Photos by Drew
1960s dress: estate sale
Bag: thrift store
I’d wanted to go to The Fox Theatre in Atlanta for the longest time but never really knew if the chance would come up. We pass by it all the time and I’ve spent lots of time online looking up its history and how it was originally meant to be a Shriner’s mosque, but became a late ’20s/early ’30s movie palace instead. In 1939 the big parade/gala for the opening of Gone With The Wind started just outside the Fox and made its way down Peachtree to the Loew’s Grand Theatre, where the movie premiered. Sometimes when I think about the Loew’s Grand I get sad because it burned down before I was born and because there’s no chance of ever seeing it, but the Fox is still here, and I was always crossing my fingers that something good enough would come along to give me an excuse to go inside and see it.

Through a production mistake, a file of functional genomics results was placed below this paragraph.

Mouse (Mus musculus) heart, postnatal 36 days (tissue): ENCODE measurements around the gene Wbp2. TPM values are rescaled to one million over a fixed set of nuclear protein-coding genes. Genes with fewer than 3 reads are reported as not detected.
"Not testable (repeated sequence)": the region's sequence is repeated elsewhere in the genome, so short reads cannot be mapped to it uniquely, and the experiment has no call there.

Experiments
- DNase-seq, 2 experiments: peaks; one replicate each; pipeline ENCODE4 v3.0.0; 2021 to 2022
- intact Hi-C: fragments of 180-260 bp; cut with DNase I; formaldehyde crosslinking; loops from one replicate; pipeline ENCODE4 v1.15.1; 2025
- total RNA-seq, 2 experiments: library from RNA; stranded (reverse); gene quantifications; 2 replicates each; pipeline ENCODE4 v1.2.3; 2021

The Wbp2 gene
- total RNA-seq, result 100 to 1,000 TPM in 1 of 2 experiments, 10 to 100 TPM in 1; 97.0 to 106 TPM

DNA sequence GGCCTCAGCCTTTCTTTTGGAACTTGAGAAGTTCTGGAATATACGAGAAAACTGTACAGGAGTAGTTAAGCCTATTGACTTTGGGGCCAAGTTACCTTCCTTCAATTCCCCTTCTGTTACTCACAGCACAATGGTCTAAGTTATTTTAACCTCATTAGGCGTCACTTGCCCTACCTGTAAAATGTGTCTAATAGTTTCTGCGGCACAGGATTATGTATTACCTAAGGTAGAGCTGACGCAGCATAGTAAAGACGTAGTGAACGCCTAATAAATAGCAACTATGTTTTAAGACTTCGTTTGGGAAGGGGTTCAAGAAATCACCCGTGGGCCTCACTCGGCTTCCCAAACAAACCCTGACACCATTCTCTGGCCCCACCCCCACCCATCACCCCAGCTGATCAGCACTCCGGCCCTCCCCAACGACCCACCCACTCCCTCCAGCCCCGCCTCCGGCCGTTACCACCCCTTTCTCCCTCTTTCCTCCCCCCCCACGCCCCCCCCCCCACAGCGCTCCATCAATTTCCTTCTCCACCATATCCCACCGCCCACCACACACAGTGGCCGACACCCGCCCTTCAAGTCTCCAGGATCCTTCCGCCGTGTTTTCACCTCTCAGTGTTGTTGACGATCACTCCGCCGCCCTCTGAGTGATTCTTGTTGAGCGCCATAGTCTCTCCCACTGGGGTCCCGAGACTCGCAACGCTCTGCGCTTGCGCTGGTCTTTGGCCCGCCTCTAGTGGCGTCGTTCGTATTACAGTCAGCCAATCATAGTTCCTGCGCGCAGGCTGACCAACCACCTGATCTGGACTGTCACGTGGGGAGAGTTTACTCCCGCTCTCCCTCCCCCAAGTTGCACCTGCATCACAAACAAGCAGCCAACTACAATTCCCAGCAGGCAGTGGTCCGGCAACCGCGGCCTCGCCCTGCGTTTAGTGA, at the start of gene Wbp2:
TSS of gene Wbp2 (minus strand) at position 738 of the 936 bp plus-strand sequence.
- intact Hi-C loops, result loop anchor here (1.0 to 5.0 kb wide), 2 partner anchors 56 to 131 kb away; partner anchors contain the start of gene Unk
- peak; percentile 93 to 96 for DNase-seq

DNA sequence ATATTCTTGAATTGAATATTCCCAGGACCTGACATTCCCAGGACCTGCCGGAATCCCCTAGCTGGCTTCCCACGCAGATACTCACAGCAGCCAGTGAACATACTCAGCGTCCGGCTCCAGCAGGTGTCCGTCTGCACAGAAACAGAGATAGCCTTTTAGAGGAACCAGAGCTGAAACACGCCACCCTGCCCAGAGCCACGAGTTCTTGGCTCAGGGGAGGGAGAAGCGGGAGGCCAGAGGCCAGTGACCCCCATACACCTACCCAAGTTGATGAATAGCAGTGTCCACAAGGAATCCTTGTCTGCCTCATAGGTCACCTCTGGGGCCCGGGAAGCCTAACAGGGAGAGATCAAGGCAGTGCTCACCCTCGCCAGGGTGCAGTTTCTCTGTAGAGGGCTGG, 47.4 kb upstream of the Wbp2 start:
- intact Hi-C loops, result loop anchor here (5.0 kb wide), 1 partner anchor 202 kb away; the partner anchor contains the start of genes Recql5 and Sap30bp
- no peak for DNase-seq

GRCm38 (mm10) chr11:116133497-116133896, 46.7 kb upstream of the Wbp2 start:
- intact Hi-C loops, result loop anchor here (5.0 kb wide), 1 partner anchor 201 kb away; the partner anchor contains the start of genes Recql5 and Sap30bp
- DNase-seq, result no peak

So when I found out that the old Buster Keaton silent The General would be playing I was more excited than I’d been in ages. For all my silent movie ramblings I’d never even seen a silent film on the big screen; I pretty much figured I’d have to travel to New York or LA to see one. I never imagined that one would be shown in Atlanta, and in a perfect 1920s theater no less. I couldn’t imagine that there’d be much of a demand for that sort of thing, but I was completely wrong, and when we walked in I was sort of amazed to see the place almost entirely filled up. And then when the movie played people laughed and got into it and everything, but of course it wasn’t hard to get into it when there was an amazing organist playing the theater’s original 1929 organ, or when a lot of the film’s action took place just down the road in Marietta, Georgia. Or when you had a star as magnetic as Buster Keaton projected large on the screen, deadpanning, eye-rolling, looking every bit modern despite 1860s-by-way-of-1920s clothes.